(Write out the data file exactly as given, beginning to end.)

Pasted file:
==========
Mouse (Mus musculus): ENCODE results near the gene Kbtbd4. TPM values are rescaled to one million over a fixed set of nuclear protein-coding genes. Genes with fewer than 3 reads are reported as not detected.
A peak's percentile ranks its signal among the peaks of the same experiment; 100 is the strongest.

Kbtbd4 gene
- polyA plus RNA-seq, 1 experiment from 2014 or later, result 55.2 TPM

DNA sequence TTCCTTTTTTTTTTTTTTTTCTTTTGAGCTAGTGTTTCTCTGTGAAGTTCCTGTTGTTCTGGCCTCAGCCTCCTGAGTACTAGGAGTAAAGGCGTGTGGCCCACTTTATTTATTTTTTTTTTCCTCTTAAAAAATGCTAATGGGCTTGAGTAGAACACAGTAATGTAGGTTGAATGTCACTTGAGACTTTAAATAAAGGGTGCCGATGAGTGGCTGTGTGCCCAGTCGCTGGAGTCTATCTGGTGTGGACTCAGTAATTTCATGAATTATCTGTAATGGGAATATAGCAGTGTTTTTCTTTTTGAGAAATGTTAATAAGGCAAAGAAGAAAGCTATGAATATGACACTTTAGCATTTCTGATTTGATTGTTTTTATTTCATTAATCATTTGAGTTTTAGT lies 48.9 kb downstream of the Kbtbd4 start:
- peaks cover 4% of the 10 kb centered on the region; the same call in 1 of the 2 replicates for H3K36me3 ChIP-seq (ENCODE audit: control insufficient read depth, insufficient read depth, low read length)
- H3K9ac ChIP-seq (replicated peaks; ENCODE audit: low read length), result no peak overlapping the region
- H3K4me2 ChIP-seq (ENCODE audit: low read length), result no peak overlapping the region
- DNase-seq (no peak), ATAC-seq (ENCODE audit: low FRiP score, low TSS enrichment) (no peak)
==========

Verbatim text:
Mouse (Mus musculus): ENCODE results near the gene Kbtbd4. TPM values are rescaled to one million over a fixed set of nuclear protein-coding genes. Genes with fewer than 3 reads are reported as not detected.
A peak's percentile ranks its signal among the peaks of the same experiment; 100 is the strongest.

Kbtbd4 gene
- polyA plus RNA-seq, 1 experiment from 2014 or later, result 55.2 TPM

DNA sequence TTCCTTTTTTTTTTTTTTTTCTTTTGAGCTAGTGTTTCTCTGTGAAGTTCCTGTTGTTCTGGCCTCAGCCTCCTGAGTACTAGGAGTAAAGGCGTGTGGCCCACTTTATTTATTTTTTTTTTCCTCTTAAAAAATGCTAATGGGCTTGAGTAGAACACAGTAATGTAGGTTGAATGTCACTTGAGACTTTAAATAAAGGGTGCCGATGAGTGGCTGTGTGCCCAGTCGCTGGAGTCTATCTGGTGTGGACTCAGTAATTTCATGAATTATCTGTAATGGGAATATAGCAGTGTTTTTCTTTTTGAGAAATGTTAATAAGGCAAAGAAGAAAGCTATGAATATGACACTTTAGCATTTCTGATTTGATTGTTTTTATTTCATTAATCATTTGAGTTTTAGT lies 48.9 kb downstream of the Kbtbd4 start:
- peaks cover 4% of the 10 kb centered on the region; the same call in 1 of the 2 replicates for H3K36me3 ChIP-seq (ENCODE audit: control insufficient read depth, insufficient read depth, low read length)
- H3K9ac ChIP-seq (replicated peaks; ENCODE audit: low read length), result no peak overlapping the region
- H3K4me2 ChIP-seq (ENCODE audit: low read length), result no peak overlapping the region
- DNase-seq (no peak), ATAC-seq (ENCODE audit: low FRiP score, low TSS enrichment) (no peak)